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, c.1336–1405, Mongol conqueror, b. Kesh, near Samarkand. He is also called Timur Leng [Timur the lame]. He was the son of a tribal leader, and he claimed (apparently for the first time in 1370) to be a descendant of Jenghiz Khan.
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(also Timur; Timur-i-leng, Timur the Lame). Born 1336, in the village of Hodja-Il’gar; died Feb. 18, 1405, in Otrar. Middle Asian state figure and military leader; emir. Son of Taragai of the Barulas tribe, Turkic Mongols.
In 1361, Tamerlane entered the service of Toklug-Timur and was given control of Kashkadar’ia Vilayet. After concluding an alliance with the ruler of Balkh and Samarkand, Amir Hussayn, he embarked on a lengthy struggle against Toklug-Timur and his son Ilyas Khoja. In 1366, Tamerlane and Hussayn quelled an uprising of Sarbedars in Samarkand. The ensuing struggle for power between Tamerlane and Hussayn ended in victory for Tamerlane in 1370. He took the title of emir and began to rule Mavera-un-Nahr (Transoxania) on behalf of the descendants of Genghis Khan, supported by the nomadic nobility, the settled feudal lords, and especially the Islamic clergy. The capital of his empire was Samarkand.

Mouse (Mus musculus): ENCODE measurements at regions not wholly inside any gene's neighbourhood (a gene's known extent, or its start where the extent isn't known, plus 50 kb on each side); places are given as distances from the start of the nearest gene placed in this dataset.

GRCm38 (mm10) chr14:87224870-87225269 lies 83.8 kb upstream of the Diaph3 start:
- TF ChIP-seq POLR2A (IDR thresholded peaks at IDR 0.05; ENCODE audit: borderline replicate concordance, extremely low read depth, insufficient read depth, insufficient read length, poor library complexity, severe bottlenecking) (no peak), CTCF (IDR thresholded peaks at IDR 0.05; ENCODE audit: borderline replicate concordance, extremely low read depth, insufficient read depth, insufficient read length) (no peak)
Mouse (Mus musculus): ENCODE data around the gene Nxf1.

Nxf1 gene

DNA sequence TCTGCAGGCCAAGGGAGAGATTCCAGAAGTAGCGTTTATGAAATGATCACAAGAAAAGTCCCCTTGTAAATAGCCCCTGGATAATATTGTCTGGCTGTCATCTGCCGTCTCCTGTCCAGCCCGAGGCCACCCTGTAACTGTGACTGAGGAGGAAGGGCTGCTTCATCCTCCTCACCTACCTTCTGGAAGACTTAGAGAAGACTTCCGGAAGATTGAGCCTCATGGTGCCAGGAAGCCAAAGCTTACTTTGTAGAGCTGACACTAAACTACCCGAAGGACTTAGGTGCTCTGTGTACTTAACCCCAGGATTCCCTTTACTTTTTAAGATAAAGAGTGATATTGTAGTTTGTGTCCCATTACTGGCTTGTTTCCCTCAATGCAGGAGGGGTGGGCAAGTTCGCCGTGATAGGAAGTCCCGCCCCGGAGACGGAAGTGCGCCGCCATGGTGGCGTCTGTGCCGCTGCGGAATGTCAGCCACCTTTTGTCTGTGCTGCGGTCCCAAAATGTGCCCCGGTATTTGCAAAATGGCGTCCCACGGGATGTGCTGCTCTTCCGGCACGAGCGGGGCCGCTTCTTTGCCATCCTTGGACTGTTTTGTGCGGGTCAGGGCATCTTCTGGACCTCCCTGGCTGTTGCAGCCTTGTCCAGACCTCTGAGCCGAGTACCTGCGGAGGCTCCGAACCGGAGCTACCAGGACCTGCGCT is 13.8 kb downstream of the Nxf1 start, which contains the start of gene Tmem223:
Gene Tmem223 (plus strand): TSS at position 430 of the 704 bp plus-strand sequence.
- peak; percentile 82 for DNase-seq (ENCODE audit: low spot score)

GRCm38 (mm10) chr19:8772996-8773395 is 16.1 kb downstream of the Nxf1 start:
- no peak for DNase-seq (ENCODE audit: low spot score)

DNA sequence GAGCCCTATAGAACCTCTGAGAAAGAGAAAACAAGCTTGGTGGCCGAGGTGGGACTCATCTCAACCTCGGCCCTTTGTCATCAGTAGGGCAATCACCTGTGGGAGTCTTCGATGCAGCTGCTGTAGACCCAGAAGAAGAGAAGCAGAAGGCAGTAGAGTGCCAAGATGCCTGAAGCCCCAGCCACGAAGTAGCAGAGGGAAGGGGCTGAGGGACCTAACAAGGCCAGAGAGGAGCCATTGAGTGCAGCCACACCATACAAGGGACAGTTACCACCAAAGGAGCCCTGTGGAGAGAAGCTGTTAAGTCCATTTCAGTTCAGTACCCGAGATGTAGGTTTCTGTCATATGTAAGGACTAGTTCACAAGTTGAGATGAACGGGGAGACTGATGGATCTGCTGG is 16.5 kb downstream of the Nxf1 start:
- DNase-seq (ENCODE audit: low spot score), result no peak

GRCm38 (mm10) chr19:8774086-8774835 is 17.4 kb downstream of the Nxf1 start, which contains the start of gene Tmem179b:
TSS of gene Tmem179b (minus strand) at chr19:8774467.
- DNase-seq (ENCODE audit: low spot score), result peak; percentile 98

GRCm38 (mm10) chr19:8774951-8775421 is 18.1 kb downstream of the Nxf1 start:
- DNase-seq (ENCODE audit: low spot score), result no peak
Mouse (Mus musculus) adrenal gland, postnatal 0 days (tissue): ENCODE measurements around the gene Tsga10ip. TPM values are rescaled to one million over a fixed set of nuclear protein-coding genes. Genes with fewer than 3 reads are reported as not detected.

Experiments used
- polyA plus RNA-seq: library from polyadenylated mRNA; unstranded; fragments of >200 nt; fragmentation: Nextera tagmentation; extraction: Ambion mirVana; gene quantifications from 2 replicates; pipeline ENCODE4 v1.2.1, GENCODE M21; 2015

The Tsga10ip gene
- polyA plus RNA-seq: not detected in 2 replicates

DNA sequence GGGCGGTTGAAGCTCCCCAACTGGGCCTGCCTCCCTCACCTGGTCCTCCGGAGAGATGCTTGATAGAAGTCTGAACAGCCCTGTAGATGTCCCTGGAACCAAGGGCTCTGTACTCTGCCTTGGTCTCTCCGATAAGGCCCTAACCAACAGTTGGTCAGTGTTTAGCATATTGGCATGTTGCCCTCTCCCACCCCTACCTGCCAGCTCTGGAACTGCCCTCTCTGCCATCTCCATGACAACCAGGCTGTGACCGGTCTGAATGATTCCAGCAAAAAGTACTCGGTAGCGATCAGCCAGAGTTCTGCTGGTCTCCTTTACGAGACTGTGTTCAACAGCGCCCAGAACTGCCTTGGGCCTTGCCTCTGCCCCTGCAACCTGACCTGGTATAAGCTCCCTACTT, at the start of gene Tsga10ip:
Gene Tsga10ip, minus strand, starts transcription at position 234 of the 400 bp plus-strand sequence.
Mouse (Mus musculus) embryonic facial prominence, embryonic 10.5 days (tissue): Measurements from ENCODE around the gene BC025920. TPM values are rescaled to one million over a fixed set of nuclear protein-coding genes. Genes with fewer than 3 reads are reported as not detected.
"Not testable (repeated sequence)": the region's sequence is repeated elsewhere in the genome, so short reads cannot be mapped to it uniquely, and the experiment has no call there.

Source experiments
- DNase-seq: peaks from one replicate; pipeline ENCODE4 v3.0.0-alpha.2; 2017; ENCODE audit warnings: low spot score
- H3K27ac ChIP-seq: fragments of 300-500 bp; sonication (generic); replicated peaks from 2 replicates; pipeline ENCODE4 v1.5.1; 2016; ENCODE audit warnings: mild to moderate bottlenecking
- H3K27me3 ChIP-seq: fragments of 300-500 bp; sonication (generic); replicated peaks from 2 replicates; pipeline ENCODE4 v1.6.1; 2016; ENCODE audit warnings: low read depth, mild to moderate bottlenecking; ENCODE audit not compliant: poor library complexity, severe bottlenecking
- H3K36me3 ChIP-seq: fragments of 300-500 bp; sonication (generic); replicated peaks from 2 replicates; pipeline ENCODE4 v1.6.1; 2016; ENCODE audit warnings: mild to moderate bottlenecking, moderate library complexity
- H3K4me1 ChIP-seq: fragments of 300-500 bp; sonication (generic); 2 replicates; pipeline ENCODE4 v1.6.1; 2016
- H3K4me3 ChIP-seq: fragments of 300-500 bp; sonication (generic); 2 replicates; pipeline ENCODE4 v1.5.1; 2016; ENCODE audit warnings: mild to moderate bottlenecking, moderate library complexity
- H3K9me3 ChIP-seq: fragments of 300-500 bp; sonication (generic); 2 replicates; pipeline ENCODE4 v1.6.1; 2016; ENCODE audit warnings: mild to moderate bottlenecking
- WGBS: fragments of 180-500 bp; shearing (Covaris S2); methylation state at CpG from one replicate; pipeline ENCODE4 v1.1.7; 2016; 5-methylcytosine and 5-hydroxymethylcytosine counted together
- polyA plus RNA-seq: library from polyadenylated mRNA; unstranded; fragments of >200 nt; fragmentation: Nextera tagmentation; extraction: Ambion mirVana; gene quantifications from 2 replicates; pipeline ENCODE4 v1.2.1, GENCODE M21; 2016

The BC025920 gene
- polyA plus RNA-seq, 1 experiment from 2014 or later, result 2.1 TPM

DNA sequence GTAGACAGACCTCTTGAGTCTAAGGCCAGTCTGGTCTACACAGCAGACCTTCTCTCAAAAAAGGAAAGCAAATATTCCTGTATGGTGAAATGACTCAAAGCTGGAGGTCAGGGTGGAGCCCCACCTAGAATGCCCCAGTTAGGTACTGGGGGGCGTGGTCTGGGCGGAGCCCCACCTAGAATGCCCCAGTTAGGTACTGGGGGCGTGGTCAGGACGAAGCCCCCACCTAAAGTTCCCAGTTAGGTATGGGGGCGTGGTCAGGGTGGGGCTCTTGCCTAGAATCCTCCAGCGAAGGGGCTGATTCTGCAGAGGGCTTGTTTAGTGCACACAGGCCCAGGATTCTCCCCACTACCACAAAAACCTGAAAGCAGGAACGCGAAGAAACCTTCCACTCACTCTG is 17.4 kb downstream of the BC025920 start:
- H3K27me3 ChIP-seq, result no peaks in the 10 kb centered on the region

In 1373 and 1374, Tamerlane subordinated southern Khwar-azm and in 1388 all of Khwarazm, destroying its capital Urgench. In the 1380’s and 1390’s he combined the unification of Middle Asia with predatory campaigns in Iran, Transcaucasia, and other regions; these campaigns were characterized by Tamerlane’s extraordinary cruelty to the inhabitants. As a result of three campaigns against Toktamysh (1389, 1391, and 1394–95), Tamerlane routed the Golden Horde and pillaged its capital, Sarai-Berke, as well as other cities. In 1398 he invaded India and seized Delhi. He defeated and captured the Turkish sultan Bayazid I in a battle at Ankara in 1402. Tamerlane embarked on a campaign in China in 1404, which was cut short by his death. At the end of his reign, Tamerlane’s empire included Mavera-un-Nahr, Khwarazm, Khorasan, Transcaucasia, Iran, and Punjab.